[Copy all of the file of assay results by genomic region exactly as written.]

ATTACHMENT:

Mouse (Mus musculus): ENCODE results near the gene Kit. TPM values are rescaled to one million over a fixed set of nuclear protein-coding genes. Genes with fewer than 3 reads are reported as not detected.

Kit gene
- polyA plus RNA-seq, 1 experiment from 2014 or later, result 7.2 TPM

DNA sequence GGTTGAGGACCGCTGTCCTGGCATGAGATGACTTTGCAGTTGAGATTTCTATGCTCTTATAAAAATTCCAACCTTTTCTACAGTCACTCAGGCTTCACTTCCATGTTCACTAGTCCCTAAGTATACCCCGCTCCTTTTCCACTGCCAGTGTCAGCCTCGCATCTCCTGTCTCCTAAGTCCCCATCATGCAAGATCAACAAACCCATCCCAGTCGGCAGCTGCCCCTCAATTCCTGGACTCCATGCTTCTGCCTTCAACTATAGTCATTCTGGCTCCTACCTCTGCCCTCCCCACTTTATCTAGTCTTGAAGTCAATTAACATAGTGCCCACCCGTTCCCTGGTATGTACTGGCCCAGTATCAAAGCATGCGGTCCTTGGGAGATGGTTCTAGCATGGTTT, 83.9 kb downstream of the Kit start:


Mouse (Mus musculus): ENCODE results near the gene Kit. TPM values are rescaled to one million over a fixed set of nuclear protein-coding genes. Genes with fewer than 3 reads are reported as not detected.

Kit gene
- polyA plus RNA-seq, 1 experiment from 2014 or later, result 7.2 TPM

DNA sequence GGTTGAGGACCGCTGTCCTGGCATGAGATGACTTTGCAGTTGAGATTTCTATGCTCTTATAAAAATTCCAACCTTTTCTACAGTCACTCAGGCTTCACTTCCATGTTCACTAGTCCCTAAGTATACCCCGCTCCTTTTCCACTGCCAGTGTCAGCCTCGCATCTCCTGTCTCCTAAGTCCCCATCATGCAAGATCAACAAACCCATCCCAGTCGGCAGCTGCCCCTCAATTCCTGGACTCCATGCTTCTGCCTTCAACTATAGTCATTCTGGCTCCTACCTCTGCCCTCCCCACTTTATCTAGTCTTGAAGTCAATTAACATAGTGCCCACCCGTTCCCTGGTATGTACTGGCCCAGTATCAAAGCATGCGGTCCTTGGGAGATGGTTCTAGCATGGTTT, 83.9 kb downstream of the Kit start: